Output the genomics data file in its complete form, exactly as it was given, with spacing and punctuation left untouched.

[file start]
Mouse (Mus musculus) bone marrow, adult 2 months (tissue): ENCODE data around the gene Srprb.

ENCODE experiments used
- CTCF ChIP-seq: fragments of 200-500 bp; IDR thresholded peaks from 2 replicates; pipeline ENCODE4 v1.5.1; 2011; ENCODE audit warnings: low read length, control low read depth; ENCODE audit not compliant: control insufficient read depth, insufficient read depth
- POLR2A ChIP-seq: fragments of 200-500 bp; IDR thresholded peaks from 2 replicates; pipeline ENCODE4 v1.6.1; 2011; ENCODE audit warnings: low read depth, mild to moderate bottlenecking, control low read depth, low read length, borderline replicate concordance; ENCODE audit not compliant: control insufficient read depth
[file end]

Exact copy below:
Mouse (Mus musculus) bone marrow, adult 2 months (tissue): ENCODE data around the gene Srprb.

ENCODE experiments used
- CTCF ChIP-seq: fragments of 200-500 bp; IDR thresholded peaks from 2 replicates; pipeline ENCODE4 v1.5.1; 2011; ENCODE audit warnings: low read length, control low read depth; ENCODE audit not compliant: control insufficient read depth, insufficient read depth
- POLR2A ChIP-seq: fragments of 200-500 bp; IDR thresholded peaks from 2 replicates; pipeline ENCODE4 v1.6.1; 2011; ENCODE audit warnings: low read depth, mild to moderate bottlenecking, control low read depth, low read length, borderline replicate concordance; ENCODE audit not compliant: control insufficient read depth